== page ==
|Johan Adam Cronstedt|
|The map of the battle.|
Prior to the game in this article we visited the site of the battle as it's close to my home. It's July so there's no ice or snow even if it is the coldest summer in decades here. Still, viewing the battlefield gave us some insight into the scale of the battle and the position the troops were in:
|The woods at the site of the jaeger skirmish|
|Can't draw a very effective LOS here :)|
The pastor of the infantry regiment, Carl Johan Holm complains in his memoirs that the brigade was in a good position to whip the Russians and that Cronstedt had been too timid to take advantage of this situation. This leads to our refight as we're about to see if Holm was right!
|The portion of the map our 6x4 table covers. One centimeter on the table equals about ten meters.|
Commentary is embedded in the images:
So the Savolax Brigade was victorious, inflicting three or four times as many casualties to their enemy than which they received! Our meticulously realistic military simulation clearly proves that had the Savonians attacked that day, they would have been victorious. There is just one big BUT. This was just the Russian VANGUARD. Cronstedt was facing an army twice as big as his brigade. Cronstedt was guarding the backdoor route into Oulu right behind the Swedish main army. If he would have defeated the Russians at Leppävirta there would have been more of them and the Savolax brigade did not have positions where they could stop the Russians entirely. If the brigade would become worn in battle or lose, they could not protect the Swedish rear effectively, simple as that. It shows us that people such as Holm are quick to complain about the tactical situation while ignoring the strategic situation. Cronstedt was right to play it safe in order to fulfill his strategic goals.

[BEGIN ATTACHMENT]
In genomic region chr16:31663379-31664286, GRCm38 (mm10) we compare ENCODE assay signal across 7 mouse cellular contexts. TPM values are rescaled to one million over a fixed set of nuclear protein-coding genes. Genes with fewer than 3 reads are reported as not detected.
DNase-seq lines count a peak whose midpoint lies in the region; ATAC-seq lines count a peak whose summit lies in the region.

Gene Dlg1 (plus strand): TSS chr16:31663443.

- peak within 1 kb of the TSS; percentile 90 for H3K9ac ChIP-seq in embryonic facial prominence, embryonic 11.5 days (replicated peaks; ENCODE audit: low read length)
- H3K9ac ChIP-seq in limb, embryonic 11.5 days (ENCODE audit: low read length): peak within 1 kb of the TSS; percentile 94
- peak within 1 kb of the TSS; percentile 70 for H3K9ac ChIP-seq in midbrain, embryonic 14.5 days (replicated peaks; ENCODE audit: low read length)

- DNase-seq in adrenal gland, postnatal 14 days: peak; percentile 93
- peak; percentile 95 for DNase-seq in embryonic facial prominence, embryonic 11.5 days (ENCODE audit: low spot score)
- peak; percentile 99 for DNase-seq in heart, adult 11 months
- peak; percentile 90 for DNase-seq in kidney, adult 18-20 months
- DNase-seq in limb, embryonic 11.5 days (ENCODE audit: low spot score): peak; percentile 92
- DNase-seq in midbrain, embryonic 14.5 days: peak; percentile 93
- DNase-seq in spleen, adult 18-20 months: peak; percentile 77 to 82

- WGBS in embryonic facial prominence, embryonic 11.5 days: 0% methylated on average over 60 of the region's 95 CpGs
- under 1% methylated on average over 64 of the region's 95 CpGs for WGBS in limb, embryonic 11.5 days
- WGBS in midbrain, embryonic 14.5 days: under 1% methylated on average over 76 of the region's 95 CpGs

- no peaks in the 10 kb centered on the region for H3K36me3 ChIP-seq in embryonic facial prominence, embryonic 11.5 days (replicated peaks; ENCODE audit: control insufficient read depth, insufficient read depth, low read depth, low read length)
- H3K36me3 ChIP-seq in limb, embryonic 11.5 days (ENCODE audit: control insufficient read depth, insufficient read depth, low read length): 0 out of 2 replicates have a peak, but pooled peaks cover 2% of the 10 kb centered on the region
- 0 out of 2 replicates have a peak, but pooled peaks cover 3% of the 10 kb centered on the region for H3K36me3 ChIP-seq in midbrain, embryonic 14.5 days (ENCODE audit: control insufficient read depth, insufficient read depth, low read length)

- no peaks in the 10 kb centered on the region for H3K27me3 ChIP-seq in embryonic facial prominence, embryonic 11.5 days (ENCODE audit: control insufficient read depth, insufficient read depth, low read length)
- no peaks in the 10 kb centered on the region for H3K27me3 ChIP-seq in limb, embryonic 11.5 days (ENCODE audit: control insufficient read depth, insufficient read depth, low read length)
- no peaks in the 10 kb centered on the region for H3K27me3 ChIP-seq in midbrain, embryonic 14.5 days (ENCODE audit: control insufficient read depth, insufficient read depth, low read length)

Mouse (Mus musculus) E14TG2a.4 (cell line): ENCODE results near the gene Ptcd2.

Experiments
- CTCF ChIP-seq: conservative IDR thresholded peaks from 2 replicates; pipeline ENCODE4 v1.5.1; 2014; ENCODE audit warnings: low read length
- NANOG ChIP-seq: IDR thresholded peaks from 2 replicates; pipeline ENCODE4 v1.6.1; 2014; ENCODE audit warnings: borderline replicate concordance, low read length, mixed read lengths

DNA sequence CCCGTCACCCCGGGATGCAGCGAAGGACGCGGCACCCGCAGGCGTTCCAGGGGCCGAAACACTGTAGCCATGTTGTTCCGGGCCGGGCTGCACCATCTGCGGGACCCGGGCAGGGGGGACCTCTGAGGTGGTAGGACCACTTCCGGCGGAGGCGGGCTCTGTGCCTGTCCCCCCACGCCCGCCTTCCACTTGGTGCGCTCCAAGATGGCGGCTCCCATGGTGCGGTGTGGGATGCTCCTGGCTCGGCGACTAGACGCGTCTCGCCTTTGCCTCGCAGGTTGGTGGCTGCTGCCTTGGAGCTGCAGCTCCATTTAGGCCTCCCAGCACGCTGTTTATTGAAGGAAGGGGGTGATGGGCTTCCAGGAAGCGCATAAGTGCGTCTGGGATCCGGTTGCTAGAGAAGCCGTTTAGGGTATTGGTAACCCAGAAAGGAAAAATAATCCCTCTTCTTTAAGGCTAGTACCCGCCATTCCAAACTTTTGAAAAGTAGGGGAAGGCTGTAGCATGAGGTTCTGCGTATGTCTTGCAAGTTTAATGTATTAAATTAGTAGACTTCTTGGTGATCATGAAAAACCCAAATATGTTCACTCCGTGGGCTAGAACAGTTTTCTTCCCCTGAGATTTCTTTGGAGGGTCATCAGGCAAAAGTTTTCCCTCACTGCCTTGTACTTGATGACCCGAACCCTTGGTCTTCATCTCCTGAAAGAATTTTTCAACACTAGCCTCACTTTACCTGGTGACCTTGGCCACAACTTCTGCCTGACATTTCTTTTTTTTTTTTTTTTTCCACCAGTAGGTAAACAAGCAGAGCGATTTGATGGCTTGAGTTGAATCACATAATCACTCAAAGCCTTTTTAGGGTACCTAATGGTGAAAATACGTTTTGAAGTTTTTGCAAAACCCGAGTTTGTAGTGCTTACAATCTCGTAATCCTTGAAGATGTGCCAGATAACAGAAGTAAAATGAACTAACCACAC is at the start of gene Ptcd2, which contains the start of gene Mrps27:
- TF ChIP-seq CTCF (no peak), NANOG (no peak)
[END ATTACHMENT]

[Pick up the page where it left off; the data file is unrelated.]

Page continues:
As for the the game, as you can see, jaegers are prominent and important in the Finnish War because the terrain is so congested and the forces small. The rules we use therefore need good skirmishing rules and General de Brigade seems to fit the bill, even if the system is showing it's age with all the charts and the modifiers. A lot of the Napoleonic rules out there are focused on a grander scale and leave skirmishing as a footnote. I also like the orders system in GdB.
I don't have closeups on the models I painted for you yet. I hoped to do this the other way around, presenting the game after showing off the new models, but I want to finish two more stands of Savonian infantry before photographing the brigade. As for gaming, I think we will play the battles of Siikajoki and Revolax next so that we have the winter of 1808 covered after that.
PS: When speaking about the Finnish war (or the Russo-Swedish war of 1808-1809) I will often refer to armies composed almost entirely of ethnic Finns as Swedish because for all intents and purposes, Finland was part of Sweden during that time and Finns fought in the Swedish army. Most of the units engaged during the war were Finns commanded by Swedish officers. The soldier would speak Finnish among themselves, but orders rang out in Swedish. I hope that helps any "outsiders" understand the nature of the army.